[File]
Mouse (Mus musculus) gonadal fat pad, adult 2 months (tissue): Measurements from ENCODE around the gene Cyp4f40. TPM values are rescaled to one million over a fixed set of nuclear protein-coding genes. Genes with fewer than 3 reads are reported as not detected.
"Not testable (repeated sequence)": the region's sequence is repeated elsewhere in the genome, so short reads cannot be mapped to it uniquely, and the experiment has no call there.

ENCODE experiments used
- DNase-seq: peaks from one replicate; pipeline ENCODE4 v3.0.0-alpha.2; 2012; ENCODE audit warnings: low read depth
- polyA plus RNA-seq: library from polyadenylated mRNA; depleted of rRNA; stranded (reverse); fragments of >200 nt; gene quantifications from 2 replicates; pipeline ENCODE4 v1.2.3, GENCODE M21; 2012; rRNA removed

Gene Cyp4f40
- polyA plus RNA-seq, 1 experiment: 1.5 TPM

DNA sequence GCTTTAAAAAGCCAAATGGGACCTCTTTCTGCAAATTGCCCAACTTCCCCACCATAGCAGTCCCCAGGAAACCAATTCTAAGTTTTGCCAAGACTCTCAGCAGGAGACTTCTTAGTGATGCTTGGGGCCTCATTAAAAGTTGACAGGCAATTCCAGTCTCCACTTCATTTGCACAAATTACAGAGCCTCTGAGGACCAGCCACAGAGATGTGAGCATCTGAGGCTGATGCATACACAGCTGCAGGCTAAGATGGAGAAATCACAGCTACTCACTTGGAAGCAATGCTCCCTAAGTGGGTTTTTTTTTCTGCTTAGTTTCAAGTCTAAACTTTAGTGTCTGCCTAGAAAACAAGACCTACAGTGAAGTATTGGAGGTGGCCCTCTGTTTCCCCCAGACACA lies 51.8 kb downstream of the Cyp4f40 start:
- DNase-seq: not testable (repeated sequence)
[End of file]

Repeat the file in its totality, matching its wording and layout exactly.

Mouse (Mus musculus) gonadal fat pad, adult 2 months (tissue): Measurements from ENCODE around the gene Cyp4f40. TPM values are rescaled to one million over a fixed set of nuclear protein-coding genes. Genes with fewer than 3 reads are reported as not detected.
"Not testable (repeated sequence)": the region's sequence is repeated elsewhere in the genome, so short reads cannot be mapped to it uniquely, and the experiment has no call there.

ENCODE experiments used
- DNase-seq: peaks from one replicate; pipeline ENCODE4 v3.0.0-alpha.2; 2012; ENCODE audit warnings: low read depth
- polyA plus RNA-seq: library from polyadenylated mRNA; depleted of rRNA; stranded (reverse); fragments of >200 nt; gene quantifications from 2 replicates; pipeline ENCODE4 v1.2.3, GENCODE M21; 2012; rRNA removed

Gene Cyp4f40
- polyA plus RNA-seq, 1 experiment: 1.5 TPM

DNA sequence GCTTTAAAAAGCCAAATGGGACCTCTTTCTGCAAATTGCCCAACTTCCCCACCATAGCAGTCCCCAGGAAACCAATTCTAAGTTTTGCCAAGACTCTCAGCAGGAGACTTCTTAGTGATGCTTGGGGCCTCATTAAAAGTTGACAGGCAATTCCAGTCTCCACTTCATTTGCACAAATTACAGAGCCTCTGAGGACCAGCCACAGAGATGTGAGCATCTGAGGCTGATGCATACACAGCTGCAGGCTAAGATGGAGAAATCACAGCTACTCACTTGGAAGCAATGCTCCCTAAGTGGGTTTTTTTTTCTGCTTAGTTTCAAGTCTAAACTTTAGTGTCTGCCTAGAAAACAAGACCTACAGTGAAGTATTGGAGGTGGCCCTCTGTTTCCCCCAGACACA lies 51.8 kb downstream of the Cyp4f40 start:
- DNase-seq: not testable (repeated sequence)